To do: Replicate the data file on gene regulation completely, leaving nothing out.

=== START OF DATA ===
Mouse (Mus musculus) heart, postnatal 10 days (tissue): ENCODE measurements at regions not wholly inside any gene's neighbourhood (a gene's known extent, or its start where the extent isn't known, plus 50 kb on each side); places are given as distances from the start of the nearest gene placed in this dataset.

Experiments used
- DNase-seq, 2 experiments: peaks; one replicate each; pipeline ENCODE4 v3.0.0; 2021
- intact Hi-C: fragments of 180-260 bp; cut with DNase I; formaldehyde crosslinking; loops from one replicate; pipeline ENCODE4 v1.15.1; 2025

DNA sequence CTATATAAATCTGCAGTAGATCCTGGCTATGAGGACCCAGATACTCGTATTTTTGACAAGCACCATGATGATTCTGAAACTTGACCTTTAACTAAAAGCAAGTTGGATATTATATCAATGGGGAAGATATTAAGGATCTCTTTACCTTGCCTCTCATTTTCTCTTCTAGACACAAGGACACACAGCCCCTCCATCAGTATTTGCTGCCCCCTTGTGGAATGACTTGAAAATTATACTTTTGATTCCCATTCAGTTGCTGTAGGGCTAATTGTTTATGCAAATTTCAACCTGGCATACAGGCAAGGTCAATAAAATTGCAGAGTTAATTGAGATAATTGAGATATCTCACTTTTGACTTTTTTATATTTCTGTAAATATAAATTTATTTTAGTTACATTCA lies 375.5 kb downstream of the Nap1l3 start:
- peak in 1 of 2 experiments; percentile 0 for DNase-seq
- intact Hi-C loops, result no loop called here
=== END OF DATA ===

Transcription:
Mouse (Mus musculus) heart, postnatal 10 days (tissue): ENCODE measurements at regions not wholly inside any gene's neighbourhood (a gene's known extent, or its start where the extent isn't known, plus 50 kb on each side); places are given as distances from the start of the nearest gene placed in this dataset.

Experiments used
- DNase-seq, 2 experiments: peaks; one replicate each; pipeline ENCODE4 v3.0.0; 2021
- intact Hi-C: fragments of 180-260 bp; cut with DNase I; formaldehyde crosslinking; loops from one replicate; pipeline ENCODE4 v1.15.1; 2025

DNA sequence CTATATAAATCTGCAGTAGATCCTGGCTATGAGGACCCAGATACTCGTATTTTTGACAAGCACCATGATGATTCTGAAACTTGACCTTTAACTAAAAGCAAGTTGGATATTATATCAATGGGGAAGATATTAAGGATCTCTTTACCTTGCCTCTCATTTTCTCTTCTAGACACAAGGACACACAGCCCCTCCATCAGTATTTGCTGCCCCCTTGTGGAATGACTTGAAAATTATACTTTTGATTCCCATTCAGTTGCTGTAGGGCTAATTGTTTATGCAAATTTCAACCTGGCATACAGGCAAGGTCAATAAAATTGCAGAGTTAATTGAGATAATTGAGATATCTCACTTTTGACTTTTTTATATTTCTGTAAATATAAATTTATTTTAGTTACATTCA lies 375.5 kb downstream of the Nap1l3 start:
- peak in 1 of 2 experiments; percentile 0 for DNase-seq
- intact Hi-C loops, result no loop called here